Boston isn't the first city you think of when northern soul comes to mind. While Philadelphia, Chicago, and Detroit were considered R&B meccas in the '60s and '70s, Boston had a reputation for being more of a rock town; after all, it was Boston that gave listeners Aerosmith, the J. Geils Band, the Inmates, the Cars, and the band Boston. But occasionally, the Boston area gave listeners some major R&B acts. New Edition is a perfect example, and before that, Boston's biggest R&B group was Tavares. Those who labeled Tavares a disco act because of "Heaven Must Be Missing an Angel" and "More Than a Woman" had a limited knowledge of the quintet. Tavares was a soul group first and foremost, and it was only from 1976-1978 that the Bostonians recorded a lot of disco. Tavares abandoned disco with 1979's Madame Butterfly and continued to stay away from it on 1980's Supercharged, which found the siblings working with three different producers: David Foster, Benjamin Wright, and Bobby Columby. This respectable, if uneven, effort contains a few gems, including the sociopolitical "Bad Times" (a number ten R&B hit) and the Stylistics-influenced "I Just Can't Go on Living Without You." Most of the other material, however, is merely adequate. While Philadelphia producer Bobby Martin made Madame Butterfly triumphant, Supercharged isn't as focused or as consistent. But even a second-rate Tavares album is worth owning. And although Supercharged isn't perfect, it has more plusses than minuses.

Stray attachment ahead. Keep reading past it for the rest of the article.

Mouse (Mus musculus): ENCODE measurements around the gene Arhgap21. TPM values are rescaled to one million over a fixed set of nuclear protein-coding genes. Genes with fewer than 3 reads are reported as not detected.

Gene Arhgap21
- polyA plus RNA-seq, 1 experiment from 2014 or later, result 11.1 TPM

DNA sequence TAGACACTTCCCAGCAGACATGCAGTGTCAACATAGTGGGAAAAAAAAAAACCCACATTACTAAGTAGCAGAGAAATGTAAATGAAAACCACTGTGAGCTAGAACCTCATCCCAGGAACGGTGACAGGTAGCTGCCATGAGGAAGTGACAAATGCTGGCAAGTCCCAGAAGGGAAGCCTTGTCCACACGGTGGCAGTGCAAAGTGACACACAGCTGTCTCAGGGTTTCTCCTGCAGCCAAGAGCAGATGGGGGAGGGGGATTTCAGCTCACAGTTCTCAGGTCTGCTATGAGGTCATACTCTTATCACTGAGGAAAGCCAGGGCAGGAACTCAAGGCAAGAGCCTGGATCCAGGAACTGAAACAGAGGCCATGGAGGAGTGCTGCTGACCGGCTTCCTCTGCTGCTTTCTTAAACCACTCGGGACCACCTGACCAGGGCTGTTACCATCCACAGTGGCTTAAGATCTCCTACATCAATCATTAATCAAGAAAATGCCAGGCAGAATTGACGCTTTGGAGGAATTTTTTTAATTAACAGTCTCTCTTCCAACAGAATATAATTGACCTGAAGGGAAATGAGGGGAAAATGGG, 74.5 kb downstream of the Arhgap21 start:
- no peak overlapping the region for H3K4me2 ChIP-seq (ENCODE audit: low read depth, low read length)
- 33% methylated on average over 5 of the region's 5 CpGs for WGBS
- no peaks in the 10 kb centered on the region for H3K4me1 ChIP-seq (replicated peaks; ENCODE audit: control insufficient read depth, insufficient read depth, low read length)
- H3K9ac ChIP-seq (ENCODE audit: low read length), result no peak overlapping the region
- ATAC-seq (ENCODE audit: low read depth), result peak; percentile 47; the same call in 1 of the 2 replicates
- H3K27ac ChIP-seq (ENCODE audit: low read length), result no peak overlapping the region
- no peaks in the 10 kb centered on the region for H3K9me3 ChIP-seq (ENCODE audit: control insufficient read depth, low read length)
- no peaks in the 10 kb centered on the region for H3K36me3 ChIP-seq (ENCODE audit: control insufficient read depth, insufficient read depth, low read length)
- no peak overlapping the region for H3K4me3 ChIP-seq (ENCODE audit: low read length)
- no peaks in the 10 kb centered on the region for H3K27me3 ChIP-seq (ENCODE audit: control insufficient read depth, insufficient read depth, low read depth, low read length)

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AllMusic Review by Alex Henderson